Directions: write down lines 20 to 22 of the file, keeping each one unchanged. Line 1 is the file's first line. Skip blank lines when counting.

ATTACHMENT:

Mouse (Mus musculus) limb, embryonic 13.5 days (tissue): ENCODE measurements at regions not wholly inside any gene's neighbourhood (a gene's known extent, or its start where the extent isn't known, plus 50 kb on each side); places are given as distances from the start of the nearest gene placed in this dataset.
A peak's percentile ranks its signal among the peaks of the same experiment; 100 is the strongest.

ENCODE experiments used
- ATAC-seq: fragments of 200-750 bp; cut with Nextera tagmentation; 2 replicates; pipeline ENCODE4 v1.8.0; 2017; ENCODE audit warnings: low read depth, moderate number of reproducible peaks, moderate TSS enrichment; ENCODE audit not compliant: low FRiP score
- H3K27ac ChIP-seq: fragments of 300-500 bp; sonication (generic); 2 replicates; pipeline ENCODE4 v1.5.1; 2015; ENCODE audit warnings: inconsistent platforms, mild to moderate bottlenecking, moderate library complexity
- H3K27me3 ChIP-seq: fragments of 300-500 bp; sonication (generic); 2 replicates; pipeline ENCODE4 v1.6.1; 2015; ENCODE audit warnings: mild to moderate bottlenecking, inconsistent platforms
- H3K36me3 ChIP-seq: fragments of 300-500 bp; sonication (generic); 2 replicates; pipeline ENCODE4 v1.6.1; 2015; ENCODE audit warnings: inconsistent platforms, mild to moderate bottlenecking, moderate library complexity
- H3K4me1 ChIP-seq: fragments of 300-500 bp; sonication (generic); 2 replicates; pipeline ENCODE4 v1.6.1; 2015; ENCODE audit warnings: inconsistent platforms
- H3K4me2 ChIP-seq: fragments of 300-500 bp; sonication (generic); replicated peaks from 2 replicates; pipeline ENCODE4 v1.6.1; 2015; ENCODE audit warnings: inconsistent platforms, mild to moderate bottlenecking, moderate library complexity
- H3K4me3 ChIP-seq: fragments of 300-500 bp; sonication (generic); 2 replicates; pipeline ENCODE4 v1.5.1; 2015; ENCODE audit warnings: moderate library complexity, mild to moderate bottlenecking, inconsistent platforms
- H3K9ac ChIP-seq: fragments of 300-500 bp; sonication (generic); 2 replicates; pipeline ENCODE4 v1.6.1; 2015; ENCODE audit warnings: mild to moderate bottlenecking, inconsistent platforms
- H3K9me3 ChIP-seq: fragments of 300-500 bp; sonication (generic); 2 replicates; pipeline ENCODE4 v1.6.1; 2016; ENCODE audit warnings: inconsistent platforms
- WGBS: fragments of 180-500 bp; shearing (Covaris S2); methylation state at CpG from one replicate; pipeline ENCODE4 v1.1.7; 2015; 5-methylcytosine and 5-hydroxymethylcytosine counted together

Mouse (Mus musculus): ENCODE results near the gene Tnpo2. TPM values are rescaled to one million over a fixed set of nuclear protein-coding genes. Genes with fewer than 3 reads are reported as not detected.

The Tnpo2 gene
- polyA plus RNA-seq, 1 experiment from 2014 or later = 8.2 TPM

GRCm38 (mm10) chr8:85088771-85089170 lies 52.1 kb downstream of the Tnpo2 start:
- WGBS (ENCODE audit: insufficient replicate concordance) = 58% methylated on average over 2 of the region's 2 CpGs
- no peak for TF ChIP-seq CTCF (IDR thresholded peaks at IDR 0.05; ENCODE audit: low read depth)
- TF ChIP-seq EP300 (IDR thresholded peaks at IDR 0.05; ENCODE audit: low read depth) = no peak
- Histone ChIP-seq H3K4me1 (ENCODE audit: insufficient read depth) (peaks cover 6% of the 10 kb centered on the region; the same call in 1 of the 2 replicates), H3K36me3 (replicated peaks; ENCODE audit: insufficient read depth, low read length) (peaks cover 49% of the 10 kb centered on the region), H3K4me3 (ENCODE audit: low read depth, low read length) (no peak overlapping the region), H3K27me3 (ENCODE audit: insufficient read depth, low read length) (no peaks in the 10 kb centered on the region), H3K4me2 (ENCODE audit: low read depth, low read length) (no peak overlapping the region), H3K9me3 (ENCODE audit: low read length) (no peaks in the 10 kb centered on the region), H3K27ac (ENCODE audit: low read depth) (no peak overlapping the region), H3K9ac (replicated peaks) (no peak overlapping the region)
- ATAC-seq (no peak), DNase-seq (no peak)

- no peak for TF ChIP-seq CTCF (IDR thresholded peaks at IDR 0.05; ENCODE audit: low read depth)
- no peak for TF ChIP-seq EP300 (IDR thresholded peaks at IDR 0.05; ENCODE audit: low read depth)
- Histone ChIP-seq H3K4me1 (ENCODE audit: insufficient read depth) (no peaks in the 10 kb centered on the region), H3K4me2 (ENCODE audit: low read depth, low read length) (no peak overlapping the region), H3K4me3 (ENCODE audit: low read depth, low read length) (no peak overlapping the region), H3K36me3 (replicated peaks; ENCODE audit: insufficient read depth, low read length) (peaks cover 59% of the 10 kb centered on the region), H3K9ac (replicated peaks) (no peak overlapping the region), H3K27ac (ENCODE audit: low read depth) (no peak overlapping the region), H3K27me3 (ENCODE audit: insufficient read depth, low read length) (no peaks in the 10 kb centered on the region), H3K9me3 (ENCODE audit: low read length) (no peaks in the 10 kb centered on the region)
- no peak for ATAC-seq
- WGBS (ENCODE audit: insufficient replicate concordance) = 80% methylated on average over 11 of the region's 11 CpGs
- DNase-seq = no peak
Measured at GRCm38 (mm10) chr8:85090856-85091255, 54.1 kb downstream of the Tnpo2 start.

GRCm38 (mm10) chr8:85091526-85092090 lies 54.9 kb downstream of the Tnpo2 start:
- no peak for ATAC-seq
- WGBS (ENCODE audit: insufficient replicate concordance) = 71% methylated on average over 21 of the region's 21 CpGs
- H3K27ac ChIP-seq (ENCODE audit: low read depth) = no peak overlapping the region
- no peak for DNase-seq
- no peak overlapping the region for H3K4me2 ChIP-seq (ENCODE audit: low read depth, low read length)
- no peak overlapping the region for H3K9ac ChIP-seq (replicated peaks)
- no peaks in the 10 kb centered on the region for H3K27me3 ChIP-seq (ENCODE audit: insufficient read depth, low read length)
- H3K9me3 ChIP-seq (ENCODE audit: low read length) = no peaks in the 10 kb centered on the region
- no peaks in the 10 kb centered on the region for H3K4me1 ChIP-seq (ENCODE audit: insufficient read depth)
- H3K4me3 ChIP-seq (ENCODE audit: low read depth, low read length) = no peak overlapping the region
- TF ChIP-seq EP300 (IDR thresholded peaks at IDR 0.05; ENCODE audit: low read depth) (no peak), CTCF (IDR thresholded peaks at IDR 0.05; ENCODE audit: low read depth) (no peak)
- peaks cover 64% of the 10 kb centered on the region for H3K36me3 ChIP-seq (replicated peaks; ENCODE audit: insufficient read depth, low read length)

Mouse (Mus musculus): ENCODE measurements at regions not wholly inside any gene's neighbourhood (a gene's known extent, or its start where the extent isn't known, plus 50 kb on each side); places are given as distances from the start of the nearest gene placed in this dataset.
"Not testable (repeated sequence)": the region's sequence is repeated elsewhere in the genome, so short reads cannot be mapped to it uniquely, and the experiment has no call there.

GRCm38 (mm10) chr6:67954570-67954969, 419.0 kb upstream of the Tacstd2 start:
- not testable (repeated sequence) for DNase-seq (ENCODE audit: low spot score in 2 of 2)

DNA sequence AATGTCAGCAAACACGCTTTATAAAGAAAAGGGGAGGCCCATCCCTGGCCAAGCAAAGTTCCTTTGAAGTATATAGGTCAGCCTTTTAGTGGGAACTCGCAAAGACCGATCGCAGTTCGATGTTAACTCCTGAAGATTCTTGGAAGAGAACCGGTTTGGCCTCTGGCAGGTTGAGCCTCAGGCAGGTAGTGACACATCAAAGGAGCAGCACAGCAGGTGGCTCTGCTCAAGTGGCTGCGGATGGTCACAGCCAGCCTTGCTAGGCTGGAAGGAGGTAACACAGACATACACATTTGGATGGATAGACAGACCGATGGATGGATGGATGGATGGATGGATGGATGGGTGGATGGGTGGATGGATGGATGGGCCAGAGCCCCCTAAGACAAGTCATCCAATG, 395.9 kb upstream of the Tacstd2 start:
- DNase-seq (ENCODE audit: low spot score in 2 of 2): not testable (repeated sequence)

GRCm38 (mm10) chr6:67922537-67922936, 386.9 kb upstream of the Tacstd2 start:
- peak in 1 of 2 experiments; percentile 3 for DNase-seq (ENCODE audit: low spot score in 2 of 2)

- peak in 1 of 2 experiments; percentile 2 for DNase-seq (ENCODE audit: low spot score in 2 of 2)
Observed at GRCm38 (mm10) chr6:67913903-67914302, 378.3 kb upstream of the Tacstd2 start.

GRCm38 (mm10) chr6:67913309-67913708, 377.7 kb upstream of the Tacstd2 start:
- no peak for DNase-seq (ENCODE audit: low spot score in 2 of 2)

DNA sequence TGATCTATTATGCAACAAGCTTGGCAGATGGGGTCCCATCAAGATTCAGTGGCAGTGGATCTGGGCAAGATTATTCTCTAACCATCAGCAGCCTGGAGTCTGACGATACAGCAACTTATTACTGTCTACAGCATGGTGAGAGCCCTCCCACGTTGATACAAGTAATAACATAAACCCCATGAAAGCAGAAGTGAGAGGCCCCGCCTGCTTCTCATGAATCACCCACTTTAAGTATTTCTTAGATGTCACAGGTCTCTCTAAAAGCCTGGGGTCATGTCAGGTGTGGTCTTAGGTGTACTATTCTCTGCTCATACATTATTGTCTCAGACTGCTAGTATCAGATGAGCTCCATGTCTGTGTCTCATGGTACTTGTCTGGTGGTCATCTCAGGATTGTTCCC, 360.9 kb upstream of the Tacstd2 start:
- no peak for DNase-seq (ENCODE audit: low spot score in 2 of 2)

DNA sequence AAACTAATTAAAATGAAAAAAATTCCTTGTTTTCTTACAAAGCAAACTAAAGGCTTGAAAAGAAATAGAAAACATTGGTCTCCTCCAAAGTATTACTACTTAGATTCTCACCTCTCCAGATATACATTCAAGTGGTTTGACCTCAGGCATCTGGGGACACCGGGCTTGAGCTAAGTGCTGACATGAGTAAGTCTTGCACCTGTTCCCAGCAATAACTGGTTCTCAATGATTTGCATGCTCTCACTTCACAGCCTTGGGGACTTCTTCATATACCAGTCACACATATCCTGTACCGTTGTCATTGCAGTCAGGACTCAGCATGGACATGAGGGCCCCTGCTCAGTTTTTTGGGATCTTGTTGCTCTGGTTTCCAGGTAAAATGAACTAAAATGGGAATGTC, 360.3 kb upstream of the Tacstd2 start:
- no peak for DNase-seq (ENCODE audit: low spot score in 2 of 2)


- TF ChIP-seq EP300 (IDR thresholded peaks at IDR 0.05; ENCODE audit: low read depth) = no peak
- Histone ChIP-seq H3K4me1 (ENCODE audit: insufficient read depth) (peaks cover 6% of the 10 kb centered on the region; the same call in 1 of the 2 replicates), H3K36me3 (replicated peaks; ENCODE audit: insufficient read depth, low read length) (peaks cover 49% of the 10 kb centered on the region), H3K4me3 (ENCODE audit: low read depth, low read length) (no peak overlapping the region), H3K27me3 (ENCODE audit: insufficient read depth, low read length) (no peaks in the 10 kb centered on the region), H3K4me2 (ENCODE audit: low read depth, low read length) (no peak overlapping the region), H3K9me3 (ENCODE audit: low read length) (no peaks in the 10 kb centered on the region), H3K27ac (ENCODE audit: low read depth) (no peak overlapping the region), H3K9ac (replicated peaks) (no peak overlapping the region)
- ATAC-seq (no peak), DNase-seq (no peak)